There was a recent tweet that asked people to share their salary as a means of helping others, so I’ll do that. I don’t think it’s enough, however1. It will give you power in your own negotiations, but it’s not enough1, again. To help you more, I highly recommend Patrick McKenzie’s (@patio11) article on Salary Negotiation. In my case I used some of his techniques; but as this was 2010, his article wasn’t written yet. It’s one of the best articles I’ve seen on salary negotiation. Seriously, go read it.
My salary increases over the years have been due to a few things:
1. Knowing what I brought to the table and selling that.
2. Showing that I bring more value than I’m asking for.
3. Not being emotionally invested in the outcome. (Which is somewhat ironic as being emotionally invested is what ends up getting me in trouble later on).
I have never threatened to leave a job if I wasn’t given a raise; as I feel like that leads to a “Gosh, what will happen with George if we give it to him? Will he stick around? He’s already mentioned leaving!” mentality. I also don’t ask twice. If I don’t get it, then I step back, learn what’s valuable to the other party, and do more of that, visibly.1, once again Anywhere you see a bump for the same employer is where I’ve asked for a raise (discounting the cost of living raises; as I did not ask for those).
In instances where I’ve changed jobs, which I’ve done quite a few times throughout my career; it was generally done for more money or an intangible benefit (for instance, I loved working at Higher Logic, but left to join Jewelbots because I really believed in Sara Chipps‘ mission). I left Silkroad technology (even though I loved the team) because I had moved to Northern Virginia and couldn’t make it in NoVA on North Carolina wages (the cost of living jumped by 35%). Similarly, I left The Motley Fool to join Higher Logic because there was an opportunity for a bit of a pay increase; and as a new father I couldn’t turn that down (though, the Fool is pretty awesome to work for).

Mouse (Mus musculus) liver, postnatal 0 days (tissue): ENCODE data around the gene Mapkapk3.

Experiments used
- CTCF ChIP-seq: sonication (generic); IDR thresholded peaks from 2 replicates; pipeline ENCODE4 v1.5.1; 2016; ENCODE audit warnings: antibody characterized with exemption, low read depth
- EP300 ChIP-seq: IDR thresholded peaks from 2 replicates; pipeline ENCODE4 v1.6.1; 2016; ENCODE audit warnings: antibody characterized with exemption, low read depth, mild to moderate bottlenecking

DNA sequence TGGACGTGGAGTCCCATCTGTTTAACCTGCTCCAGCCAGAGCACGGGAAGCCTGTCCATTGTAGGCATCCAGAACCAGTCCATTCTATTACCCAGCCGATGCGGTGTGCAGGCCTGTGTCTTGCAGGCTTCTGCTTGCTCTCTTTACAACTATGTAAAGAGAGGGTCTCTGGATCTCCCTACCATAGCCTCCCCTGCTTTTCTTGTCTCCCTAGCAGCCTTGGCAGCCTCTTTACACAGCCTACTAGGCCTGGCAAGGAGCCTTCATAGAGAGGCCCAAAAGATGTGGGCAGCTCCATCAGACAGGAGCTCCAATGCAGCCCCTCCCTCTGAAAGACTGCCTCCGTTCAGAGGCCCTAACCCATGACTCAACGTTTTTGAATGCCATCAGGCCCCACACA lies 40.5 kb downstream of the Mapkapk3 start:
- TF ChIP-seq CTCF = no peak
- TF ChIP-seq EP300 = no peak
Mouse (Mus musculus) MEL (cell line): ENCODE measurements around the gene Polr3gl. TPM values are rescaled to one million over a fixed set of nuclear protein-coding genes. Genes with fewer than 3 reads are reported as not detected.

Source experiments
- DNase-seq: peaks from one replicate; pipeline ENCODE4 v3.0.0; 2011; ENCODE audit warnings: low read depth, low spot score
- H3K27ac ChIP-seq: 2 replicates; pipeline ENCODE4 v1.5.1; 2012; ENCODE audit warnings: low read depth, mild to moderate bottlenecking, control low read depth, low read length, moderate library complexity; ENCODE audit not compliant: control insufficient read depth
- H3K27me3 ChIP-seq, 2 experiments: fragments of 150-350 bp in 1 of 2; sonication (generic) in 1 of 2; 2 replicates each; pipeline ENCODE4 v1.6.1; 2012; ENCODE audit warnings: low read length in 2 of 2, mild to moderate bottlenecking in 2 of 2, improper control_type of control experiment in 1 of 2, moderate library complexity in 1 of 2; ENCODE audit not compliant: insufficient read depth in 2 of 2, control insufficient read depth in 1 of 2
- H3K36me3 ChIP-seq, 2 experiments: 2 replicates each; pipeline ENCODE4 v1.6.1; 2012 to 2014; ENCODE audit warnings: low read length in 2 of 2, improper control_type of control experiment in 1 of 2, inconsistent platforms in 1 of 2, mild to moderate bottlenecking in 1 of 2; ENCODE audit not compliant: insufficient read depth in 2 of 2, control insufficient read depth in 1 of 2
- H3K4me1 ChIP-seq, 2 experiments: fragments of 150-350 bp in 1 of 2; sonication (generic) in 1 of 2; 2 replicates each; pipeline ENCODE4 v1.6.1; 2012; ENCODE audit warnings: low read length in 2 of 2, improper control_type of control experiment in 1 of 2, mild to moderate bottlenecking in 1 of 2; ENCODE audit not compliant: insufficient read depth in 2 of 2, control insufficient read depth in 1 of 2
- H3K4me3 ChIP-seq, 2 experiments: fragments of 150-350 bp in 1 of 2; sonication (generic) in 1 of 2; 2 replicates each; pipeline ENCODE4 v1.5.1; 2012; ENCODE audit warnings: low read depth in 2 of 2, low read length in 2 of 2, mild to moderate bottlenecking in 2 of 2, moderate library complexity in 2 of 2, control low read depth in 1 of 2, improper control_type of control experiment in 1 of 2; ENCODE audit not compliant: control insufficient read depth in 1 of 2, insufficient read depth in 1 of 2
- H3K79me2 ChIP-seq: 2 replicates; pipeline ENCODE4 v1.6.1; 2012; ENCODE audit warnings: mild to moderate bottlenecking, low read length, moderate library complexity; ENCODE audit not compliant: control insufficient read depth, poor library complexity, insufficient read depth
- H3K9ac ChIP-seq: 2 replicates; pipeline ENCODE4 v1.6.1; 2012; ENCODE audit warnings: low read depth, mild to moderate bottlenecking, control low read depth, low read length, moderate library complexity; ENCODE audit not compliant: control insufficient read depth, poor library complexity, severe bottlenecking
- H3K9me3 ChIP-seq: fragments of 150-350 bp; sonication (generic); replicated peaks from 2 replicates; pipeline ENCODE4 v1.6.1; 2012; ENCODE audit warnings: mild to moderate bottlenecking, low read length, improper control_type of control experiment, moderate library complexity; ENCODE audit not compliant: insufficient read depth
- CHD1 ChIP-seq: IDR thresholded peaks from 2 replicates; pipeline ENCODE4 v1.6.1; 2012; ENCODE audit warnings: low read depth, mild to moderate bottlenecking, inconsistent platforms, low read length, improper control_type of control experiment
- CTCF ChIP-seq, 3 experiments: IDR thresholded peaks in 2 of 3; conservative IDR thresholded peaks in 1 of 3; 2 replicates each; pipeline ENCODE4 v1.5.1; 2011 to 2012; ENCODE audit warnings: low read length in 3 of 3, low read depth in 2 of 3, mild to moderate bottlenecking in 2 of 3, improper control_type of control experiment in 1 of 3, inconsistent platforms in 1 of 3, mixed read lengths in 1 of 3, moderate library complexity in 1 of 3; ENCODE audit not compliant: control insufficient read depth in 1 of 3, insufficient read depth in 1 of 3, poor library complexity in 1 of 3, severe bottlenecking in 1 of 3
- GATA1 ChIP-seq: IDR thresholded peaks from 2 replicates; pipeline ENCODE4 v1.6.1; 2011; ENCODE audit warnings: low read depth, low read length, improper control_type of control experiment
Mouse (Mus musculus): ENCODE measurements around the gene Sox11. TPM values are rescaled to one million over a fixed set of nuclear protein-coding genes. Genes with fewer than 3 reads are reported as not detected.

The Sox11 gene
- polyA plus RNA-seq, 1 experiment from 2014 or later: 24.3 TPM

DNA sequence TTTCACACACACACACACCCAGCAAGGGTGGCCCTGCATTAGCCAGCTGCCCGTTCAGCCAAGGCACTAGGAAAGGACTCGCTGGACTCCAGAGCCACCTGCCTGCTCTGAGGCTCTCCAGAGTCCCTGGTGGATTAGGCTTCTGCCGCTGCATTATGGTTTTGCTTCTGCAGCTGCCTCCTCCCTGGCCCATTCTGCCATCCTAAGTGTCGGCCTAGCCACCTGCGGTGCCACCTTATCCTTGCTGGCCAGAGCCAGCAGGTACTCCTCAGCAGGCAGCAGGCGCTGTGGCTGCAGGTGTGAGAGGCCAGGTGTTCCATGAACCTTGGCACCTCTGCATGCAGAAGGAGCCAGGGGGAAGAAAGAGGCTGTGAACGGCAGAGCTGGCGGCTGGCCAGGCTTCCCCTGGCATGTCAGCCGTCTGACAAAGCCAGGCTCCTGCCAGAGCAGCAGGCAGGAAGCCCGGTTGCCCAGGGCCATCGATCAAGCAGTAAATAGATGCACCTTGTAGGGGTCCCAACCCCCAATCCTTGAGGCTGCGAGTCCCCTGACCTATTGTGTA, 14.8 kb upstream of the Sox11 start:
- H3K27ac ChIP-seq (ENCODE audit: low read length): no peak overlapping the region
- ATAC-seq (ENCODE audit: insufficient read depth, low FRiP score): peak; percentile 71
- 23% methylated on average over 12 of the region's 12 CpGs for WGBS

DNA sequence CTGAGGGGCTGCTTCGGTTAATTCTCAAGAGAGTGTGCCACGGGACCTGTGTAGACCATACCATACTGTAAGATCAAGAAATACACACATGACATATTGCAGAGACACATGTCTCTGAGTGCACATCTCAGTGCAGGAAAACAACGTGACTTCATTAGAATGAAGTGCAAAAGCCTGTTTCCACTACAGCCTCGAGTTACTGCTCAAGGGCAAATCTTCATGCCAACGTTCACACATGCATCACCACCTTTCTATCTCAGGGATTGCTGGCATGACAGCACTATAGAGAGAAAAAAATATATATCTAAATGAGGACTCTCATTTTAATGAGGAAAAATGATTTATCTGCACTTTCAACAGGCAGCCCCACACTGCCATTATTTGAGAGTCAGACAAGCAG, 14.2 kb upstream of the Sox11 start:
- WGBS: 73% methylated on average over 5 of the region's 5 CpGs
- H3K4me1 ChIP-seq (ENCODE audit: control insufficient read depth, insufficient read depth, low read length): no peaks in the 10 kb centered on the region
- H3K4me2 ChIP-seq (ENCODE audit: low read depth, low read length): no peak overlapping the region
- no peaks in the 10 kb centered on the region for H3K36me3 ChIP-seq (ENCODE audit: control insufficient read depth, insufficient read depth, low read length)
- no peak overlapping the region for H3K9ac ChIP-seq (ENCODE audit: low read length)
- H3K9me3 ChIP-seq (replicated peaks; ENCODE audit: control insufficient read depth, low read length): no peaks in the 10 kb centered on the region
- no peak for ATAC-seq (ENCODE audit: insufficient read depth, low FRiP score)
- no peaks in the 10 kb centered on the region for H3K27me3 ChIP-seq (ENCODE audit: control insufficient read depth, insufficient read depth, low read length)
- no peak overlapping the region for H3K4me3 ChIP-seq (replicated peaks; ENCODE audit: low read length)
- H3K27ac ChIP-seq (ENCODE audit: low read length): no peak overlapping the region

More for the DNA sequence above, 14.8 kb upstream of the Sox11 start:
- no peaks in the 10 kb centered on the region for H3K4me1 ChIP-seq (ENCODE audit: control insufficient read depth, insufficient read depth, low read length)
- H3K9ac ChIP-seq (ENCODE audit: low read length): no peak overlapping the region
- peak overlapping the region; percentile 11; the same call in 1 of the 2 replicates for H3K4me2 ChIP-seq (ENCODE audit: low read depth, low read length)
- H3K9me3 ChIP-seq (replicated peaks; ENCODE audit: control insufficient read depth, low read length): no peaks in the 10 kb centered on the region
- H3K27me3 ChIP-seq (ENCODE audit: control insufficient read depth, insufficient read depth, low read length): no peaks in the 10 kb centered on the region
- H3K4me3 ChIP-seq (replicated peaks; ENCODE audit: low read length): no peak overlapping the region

A final note, this is just salary. I’m not including 401K employer contributions, bonuses, or anything of that nature (it clouds the base-pay issue; and if you’re living month to month (like we were), base-pay is all that really matters. I will say that base-pay isn’t the full story. Jewelbots couldn’t offer health insurance but they fully covered my COBRA. Since Higher Logic had an amazing healthcare plan; it was a really good place to be in.
I should also note (so
final_note_2), that @vcsjones is the one that got me realizing I should ask for more money. We were having a conversation on our way down to RevolutionConf 2016, and we stopped at a local brewery he suggested for a beer and food. I asked him what he made — I had had a few sips of beer, to be fair — but credit to him, he told me. They aren’t my facts to tell, but he is the one that helped me see the local market was not what Glassdoor made it out to be.
So here it is, my salary progression in tech (Note, as I just opened my business; there is no revenue to report).
|2004||US Army||HR Admin||$26,460 (E-5)||2 years||Ft. Bragg, NC||VBA|
|IT Admin||$42,000||1+ year||Statesville, |
|2009||CACI Inc.||Developer||$85,000||1+year||Chantilly, VA||C#, |
|2010||CACI Inc.||Team Lead||$120,000*|
|2011||The Motley |
|Developer||$87,000||3+ yrs||Alexandria, |
|$120,000*||1+ year||Rosslyn, VA||C#, |
*: The Asterisk (*) indicates when I’ve asked for raises or otherwise negotiated for that salary.
1: Privilege is a large part of the equation; the privilege to not care; the privilege to be a white dude in an industry that (either intentionally or unintentionally) caters to white dudes. Yes, this reflects playing the game on easy mode. I have no doubts there. I’m writing that it’s not enough because I am too privileged to be able to see what non-white dudes should do. So if you’re a white dude reading this, make it better for everyone by not being cheap on compensation (and recognize any potential bias or privilege you may have).